GOP New York Rep. George Santos’ former campaign treasurer, Nancy Marks, will plead guilty to felony charges.
Santos is facing multiple federal charges related to his campaign finances and personal expenses. According to the Justice Department, Santos has been charged with seven counts of wire fraud, three counts of money laundering, one count of theft of public funds and two counts of making materially false statements to the House of Representatives.
Santos pleaded not guilty to all the charges in May 2023 and said he would fight the “witch hunt” against him, angrily defying all calls for him to resign from Congress. He has also been accused of lying about his personal and professional background, such as his mother’s involvement in 9/11, his work experience at Goldman Sachs and Citigroup, and his sexual misconduct allegations. The House Ethics Committee opened an investigation into him earlier this year. If convicted, Santos could face up to 20 years in prison.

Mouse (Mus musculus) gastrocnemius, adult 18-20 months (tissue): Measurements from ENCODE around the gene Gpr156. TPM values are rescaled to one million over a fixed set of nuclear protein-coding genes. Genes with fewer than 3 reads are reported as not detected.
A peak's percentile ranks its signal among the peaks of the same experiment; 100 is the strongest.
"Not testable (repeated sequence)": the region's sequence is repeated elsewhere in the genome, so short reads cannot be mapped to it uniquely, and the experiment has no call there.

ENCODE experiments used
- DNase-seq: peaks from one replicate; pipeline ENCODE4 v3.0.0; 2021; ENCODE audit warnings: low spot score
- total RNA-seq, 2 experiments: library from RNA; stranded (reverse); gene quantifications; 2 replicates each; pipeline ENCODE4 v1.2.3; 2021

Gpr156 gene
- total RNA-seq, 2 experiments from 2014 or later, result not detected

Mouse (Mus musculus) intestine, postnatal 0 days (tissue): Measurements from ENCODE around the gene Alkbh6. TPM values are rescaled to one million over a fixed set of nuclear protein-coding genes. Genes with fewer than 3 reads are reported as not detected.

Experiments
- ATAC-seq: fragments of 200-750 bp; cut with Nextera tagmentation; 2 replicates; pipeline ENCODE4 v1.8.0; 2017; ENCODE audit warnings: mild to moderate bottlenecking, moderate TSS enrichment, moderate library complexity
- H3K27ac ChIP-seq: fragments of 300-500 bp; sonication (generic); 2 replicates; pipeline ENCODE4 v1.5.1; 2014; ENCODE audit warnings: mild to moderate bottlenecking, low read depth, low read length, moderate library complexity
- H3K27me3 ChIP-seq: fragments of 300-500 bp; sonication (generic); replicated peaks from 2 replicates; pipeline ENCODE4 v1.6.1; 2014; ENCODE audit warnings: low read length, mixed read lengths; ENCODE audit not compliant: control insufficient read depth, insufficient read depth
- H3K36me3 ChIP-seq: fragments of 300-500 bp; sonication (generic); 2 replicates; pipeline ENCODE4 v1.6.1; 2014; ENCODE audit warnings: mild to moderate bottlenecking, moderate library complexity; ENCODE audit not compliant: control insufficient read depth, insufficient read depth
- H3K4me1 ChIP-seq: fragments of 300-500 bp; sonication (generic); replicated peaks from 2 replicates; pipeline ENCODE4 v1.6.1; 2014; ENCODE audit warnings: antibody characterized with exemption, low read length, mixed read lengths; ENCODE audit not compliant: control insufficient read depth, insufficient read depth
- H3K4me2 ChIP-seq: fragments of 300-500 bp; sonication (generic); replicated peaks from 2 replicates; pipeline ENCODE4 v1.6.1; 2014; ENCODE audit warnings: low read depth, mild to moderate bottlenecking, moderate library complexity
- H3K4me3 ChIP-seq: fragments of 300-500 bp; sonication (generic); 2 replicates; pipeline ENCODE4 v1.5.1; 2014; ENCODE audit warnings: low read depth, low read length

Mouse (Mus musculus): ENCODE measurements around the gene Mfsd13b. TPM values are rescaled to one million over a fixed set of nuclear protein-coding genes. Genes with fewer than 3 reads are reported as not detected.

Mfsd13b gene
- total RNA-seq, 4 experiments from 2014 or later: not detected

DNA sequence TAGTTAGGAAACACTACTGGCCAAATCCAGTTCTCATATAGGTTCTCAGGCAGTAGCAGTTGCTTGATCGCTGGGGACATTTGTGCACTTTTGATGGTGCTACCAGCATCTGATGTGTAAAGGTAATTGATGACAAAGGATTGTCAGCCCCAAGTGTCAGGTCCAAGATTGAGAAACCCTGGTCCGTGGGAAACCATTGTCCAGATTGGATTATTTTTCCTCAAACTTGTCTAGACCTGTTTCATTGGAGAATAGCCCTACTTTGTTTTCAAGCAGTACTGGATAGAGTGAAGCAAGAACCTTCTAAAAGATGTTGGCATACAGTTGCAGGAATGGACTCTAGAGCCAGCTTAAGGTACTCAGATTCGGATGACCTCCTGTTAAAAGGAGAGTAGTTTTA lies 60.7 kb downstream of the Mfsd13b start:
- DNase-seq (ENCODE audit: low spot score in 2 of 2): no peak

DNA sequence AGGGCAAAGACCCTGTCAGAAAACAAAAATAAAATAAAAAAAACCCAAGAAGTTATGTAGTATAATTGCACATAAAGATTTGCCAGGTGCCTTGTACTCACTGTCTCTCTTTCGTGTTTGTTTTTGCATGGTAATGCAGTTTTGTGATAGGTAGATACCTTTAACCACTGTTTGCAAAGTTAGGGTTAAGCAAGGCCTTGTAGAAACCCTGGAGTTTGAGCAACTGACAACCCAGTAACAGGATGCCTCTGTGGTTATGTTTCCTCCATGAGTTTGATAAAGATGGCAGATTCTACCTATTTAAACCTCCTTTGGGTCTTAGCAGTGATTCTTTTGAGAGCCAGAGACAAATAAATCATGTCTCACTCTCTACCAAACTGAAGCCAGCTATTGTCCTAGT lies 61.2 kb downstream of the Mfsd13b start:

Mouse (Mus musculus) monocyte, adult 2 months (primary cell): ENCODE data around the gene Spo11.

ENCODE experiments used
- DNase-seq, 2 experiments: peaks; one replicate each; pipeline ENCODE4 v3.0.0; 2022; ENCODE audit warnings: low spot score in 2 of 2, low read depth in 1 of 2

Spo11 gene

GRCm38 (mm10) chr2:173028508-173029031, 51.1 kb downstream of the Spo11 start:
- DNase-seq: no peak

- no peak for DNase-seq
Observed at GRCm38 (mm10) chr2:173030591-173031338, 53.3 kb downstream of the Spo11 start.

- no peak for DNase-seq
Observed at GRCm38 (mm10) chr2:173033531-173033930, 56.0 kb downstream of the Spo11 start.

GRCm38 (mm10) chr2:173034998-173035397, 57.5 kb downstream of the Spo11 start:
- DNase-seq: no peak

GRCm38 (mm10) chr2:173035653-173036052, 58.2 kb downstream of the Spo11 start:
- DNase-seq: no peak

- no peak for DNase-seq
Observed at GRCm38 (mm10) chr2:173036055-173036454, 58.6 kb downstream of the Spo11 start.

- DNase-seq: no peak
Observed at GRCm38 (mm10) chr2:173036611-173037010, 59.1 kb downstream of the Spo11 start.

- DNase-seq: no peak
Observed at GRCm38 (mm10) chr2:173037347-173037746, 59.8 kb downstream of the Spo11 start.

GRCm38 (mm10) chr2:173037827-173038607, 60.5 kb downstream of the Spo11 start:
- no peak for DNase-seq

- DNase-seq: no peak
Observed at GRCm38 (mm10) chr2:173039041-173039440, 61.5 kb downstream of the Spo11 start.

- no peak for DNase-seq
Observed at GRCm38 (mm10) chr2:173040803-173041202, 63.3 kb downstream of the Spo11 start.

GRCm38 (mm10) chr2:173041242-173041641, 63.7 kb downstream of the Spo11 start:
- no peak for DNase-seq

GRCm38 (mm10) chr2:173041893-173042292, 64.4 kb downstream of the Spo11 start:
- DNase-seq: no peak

Now his former campaign treasurer, Nancy Marks, is scheduled to plead guilty on Thursday to an unspecified felony in connection with the investigation of Santos’ campaign. His former fundraiser, Samuel Miele, has also been indicted on charges of aggravated identity theft and wire fraud for allegedly impersonating an aide to former House Speaker Kevin McCarthy (R-Calif.).
Marks served as the campaign treasurer and close aide to Santos during his two congressional bids. A key behind-the-scenes figure in Long Island Republican politics, Marks built a business as a treasurer and consultant to dozens of local, state and federal candidates.
She resigned amid growing questions about Santos’ campaign finances and revelations Santos had fabricated much of his life story.
Marks has faced questions about the congressman’s unexplained campaign filings, including a series of $199.99 expenses, just below the legal limit for disclosure.
Santos, pleading not guilty to all the charges brought against him, has sought to pin the blame for his unexplained finances on Marks, who he claims “went rogue” without his knowledge.
While Santos may not have broken laws by fabricating a false narrative about his personal identity and past, questions remain about what he did for work, his true income, whether he complied with IRS laws, and the source of more than $700,000 that he initially claimed to have loaned his campaign from his own personal fortune.
It now remains to be seen whether Marks will cut a deal with prosecutors that will provide evidence against Santos.